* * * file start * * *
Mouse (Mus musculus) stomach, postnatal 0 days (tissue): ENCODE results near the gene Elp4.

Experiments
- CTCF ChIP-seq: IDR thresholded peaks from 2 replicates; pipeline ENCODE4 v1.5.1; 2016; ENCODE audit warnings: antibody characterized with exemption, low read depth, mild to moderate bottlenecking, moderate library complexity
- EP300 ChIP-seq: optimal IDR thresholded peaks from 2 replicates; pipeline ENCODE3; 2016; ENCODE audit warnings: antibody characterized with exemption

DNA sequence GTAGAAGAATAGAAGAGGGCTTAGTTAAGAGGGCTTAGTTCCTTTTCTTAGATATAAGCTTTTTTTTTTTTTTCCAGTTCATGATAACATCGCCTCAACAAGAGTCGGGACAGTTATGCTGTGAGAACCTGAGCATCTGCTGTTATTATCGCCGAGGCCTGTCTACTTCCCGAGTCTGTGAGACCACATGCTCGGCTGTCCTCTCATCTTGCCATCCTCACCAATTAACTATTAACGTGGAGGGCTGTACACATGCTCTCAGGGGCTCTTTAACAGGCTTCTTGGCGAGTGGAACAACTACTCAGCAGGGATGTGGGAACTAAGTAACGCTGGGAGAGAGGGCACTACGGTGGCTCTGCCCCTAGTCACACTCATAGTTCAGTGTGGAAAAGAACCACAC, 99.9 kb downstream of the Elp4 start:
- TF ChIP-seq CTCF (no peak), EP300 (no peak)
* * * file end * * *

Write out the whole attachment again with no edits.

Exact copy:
Mouse (Mus musculus) stomach, postnatal 0 days (tissue): ENCODE results near the gene Elp4.

Experiments
- CTCF ChIP-seq: IDR thresholded peaks from 2 replicates; pipeline ENCODE4 v1.5.1; 2016; ENCODE audit warnings: antibody characterized with exemption, low read depth, mild to moderate bottlenecking, moderate library complexity
- EP300 ChIP-seq: optimal IDR thresholded peaks from 2 replicates; pipeline ENCODE3; 2016; ENCODE audit warnings: antibody characterized with exemption

DNA sequence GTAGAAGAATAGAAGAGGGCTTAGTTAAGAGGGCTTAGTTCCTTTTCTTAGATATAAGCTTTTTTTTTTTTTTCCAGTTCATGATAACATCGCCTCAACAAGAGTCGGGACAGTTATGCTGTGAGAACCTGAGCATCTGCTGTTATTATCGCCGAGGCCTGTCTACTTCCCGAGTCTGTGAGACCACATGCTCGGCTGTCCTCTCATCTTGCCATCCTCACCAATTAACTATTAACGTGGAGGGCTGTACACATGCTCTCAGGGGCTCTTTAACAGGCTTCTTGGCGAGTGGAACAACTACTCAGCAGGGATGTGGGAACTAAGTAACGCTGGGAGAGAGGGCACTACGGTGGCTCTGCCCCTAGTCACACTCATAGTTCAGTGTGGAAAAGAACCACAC, 99.9 kb downstream of the Elp4 start:
- TF ChIP-seq CTCF (no peak), EP300 (no peak)